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Mark Shwartz, News Service (650) 723-9296; e-mail:

Paul Ehrlich named Eminent Ecologist for 2001

Paul R. Ehrlich is the recipient of this year's Eminent Ecologist Award from the Ecological Society of America (ESA).

The award is given annually to a senior ecologist for sustained and distinguished contributions to the science of ecology and biological sciences. This year's award will be presented during ESA's 86th annual meeting in Madison, Wis., on Aug. 9.

Ehrlich, the Bing Professor of Population Studies at Stanford, was cited for "contributions that have revolutionized the thoughts of the scientific community about population biology, density dependence and coevolution."

ESA described Ehrlich as "a leader in developing conservation biology as a discipline, and in bringing attention to the need to value the services ecosystems provide human society. Through numerous international awards received for his environmental research, Ehrlich continues to be an important influence in the ecological community."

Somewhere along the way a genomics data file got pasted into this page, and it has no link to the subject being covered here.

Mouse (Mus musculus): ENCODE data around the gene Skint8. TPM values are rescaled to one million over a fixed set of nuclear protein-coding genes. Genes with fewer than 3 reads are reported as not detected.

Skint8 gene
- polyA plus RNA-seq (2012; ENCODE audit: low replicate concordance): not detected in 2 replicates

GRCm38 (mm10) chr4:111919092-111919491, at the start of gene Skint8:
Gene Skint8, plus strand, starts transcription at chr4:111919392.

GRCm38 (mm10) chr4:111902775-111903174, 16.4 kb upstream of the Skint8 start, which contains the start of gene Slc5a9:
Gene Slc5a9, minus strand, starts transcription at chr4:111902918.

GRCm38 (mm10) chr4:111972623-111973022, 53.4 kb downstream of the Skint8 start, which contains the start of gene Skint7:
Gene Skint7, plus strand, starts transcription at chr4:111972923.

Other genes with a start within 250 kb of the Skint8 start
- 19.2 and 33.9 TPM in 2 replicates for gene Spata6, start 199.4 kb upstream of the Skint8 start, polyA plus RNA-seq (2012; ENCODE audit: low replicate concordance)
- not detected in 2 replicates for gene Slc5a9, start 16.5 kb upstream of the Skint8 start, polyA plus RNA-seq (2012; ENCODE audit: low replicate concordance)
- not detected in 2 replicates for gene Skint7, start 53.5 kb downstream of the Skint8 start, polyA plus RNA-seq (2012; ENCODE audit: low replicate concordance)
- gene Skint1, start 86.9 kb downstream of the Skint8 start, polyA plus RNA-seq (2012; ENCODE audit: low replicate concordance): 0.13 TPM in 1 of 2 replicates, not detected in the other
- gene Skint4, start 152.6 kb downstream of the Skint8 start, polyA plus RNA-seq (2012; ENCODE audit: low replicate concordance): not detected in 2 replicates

Since joining the Department of Biological Sciences faculty in 1959, Ehrlich has authored many scientific papers and popular books, including The Population Explosion and Human Natures. He also serves as president of the Stanford Center for Conservation Biology.

"I'm especially pleased with the Eminent Ecologist award," comments Ehrlich, "since the ESA is the organization of my closest colleagues. Like most scientists, it is the opinion of scientific peers that means the most to me."

ESA is a 7,800-member scientific organization based in Washington, D.C., whose mission is to promote the responsible application of ecological data and principles to solving environmental problems. ESA publishes three journals Ecology, Ecological Applications and Ecological Monographs.

"ESA has been increasingly active in bringing the ecological dimensions of the human predicament to the general public and decision makers," adds Ehrlich. "It also has been training environmental scientists to interact well with the press and Congress an absolutely essential step if the United States is to take advantage of the expertise of its superb community of ecologists."



By Mark Shwartz

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